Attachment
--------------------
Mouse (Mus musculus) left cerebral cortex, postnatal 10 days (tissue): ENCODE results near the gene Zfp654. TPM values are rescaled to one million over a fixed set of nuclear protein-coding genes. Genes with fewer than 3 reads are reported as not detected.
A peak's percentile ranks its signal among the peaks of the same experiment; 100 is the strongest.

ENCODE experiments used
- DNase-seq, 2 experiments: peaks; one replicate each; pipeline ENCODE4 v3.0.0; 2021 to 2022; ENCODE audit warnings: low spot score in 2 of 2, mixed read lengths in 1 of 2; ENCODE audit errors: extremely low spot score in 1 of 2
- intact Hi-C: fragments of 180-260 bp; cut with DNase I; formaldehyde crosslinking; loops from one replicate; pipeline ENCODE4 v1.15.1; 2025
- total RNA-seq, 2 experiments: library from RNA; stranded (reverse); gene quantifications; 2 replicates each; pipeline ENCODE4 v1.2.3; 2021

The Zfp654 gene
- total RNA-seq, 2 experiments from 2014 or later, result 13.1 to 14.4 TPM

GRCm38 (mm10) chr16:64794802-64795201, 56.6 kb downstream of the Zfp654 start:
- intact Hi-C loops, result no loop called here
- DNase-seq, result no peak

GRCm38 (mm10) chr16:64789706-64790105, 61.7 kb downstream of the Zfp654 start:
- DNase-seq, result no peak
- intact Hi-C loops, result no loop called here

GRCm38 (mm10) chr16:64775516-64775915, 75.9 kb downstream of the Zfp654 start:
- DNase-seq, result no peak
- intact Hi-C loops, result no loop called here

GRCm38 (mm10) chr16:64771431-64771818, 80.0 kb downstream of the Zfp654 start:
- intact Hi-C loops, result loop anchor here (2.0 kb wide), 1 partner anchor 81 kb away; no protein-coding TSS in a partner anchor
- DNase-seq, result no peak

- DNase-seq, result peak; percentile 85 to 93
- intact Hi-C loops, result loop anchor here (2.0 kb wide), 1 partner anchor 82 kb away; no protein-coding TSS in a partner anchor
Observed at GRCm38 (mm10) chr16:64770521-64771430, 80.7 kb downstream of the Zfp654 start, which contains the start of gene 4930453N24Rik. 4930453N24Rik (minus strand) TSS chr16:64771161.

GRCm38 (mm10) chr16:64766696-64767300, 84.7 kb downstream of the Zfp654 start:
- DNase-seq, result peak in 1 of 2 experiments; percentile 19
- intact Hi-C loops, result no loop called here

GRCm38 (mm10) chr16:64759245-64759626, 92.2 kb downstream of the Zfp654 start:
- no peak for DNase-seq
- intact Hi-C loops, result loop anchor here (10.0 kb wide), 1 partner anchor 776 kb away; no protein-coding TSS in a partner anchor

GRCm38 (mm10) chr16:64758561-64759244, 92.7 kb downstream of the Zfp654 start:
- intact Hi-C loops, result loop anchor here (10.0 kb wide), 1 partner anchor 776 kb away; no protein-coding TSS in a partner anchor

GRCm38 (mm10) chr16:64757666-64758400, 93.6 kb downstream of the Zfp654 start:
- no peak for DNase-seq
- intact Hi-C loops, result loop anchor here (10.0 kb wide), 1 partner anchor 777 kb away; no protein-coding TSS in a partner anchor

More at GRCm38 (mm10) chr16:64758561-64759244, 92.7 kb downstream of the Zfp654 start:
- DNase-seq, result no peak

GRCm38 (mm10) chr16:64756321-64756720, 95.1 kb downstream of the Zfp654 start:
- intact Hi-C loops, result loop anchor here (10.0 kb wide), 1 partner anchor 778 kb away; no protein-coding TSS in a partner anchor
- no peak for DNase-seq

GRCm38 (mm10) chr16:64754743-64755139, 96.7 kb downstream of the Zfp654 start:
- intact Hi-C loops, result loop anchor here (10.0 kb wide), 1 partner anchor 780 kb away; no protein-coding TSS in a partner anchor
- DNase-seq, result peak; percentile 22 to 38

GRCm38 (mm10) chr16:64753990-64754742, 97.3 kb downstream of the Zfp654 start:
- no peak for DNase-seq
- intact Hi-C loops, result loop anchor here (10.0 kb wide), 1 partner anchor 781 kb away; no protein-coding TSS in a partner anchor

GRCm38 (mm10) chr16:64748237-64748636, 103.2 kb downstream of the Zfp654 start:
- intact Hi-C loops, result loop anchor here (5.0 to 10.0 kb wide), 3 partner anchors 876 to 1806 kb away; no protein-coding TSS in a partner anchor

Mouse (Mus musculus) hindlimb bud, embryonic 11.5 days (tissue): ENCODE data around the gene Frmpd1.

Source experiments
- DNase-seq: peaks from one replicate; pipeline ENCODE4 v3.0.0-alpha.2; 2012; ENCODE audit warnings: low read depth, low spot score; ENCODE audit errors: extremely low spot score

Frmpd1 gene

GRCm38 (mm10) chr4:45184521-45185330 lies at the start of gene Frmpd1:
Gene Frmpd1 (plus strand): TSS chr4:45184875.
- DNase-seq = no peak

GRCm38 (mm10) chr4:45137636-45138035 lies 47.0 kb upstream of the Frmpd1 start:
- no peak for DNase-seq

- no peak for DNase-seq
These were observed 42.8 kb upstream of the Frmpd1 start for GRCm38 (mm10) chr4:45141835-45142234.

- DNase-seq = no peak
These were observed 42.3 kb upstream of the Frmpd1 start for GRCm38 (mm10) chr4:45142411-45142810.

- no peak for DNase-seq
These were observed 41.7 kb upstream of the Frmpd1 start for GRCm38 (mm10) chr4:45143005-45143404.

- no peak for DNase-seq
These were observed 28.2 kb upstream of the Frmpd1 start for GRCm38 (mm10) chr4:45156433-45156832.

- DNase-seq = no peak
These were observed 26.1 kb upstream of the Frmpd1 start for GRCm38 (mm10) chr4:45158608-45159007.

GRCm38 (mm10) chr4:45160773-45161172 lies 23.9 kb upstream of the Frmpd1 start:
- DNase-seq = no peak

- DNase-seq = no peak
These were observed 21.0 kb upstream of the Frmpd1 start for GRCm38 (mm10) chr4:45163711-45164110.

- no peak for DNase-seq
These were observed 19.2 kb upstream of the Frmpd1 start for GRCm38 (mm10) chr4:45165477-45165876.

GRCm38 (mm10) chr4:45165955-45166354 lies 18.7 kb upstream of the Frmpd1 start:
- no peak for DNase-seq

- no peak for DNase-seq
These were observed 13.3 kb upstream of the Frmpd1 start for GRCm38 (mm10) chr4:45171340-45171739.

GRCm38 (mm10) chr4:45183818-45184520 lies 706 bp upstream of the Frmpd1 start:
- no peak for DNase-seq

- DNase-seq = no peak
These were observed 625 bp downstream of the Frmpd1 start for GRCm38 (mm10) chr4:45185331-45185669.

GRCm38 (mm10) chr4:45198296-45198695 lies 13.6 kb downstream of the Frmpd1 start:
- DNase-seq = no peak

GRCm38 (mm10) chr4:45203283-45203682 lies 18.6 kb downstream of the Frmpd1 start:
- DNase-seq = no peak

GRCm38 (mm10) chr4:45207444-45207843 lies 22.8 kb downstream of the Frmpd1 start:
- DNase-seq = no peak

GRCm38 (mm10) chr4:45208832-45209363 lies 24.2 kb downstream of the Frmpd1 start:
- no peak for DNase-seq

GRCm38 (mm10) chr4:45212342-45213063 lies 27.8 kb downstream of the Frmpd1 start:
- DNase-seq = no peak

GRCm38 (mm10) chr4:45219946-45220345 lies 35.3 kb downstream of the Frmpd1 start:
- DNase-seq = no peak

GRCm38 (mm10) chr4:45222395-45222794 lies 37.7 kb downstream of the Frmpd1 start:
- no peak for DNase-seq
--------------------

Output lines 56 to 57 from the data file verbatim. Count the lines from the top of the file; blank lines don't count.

- no peak for DNase-seq

- no peak for DNase-seq